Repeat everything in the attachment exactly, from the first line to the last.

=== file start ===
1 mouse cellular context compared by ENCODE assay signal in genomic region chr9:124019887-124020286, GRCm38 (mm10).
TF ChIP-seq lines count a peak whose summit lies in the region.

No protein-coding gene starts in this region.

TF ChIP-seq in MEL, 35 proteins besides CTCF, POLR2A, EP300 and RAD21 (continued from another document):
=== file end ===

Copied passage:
1 mouse cellular context compared by ENCODE assay signal in genomic region chr9:124019887-124020286, GRCm38 (mm10).
TF ChIP-seq lines count a peak whose summit lies in the region.

No protein-coding gene starts in this region.

TF ChIP-seq in MEL, 35 proteins besides CTCF, POLR2A, EP300 and RAD21 (continued from another document):